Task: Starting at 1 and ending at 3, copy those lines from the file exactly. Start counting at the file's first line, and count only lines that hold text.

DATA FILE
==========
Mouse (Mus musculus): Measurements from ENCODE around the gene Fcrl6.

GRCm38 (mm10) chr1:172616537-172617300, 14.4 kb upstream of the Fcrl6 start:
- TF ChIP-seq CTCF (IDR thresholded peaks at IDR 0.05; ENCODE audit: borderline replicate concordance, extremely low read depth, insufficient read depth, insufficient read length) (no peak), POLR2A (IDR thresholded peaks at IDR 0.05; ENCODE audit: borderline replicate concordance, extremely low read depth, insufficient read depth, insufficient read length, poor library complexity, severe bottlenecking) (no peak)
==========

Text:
Mouse (Mus musculus): Measurements from ENCODE around the gene Fcrl6.

GRCm38 (mm10) chr1:172616537-172617300, 14.4 kb upstream of the Fcrl6 start:
- TF ChIP-seq CTCF (IDR thresholded peaks at IDR 0.05; ENCODE audit: borderline replicate concordance, extremely low read depth, insufficient read depth, insufficient read length) (no peak), POLR2A (IDR thresholded peaks at IDR 0.05; ENCODE audit: borderline replicate concordance, extremely low read depth, insufficient read depth, insufficient read length, poor library complexity, severe bottlenecking) (no peak)